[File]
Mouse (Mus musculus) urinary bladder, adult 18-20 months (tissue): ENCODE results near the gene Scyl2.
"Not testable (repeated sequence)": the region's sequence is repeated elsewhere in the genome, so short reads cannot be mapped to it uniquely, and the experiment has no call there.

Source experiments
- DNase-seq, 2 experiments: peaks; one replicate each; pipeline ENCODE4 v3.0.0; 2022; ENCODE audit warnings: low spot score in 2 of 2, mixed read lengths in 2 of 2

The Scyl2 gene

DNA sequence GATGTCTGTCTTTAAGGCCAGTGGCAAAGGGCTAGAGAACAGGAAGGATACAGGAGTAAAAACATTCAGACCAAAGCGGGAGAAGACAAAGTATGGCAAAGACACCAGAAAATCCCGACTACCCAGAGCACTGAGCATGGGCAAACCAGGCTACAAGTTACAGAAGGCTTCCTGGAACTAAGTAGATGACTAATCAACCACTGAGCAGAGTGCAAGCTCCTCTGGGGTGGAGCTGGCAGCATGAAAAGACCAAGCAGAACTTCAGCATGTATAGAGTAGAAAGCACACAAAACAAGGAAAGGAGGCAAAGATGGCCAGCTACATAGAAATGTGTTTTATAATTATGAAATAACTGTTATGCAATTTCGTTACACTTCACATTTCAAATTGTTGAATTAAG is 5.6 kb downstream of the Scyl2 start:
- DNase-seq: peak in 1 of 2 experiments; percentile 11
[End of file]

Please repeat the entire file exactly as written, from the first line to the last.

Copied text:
Mouse (Mus musculus) urinary bladder, adult 18-20 months (tissue): ENCODE results near the gene Scyl2.
"Not testable (repeated sequence)": the region's sequence is repeated elsewhere in the genome, so short reads cannot be mapped to it uniquely, and the experiment has no call there.

Source experiments
- DNase-seq, 2 experiments: peaks; one replicate each; pipeline ENCODE4 v3.0.0; 2022; ENCODE audit warnings: low spot score in 2 of 2, mixed read lengths in 2 of 2

The Scyl2 gene

DNA sequence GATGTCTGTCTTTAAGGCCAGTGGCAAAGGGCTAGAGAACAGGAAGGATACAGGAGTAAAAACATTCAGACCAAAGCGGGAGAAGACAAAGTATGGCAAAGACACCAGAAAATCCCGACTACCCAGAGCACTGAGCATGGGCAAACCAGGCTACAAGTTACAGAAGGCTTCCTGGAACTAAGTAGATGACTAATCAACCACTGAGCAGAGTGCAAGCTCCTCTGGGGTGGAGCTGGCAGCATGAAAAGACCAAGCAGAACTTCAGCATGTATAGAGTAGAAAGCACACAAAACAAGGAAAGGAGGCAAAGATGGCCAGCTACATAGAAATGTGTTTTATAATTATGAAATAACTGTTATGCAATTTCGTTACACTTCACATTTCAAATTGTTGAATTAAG is 5.6 kb downstream of the Scyl2 start:
- DNase-seq: peak in 1 of 2 experiments; percentile 11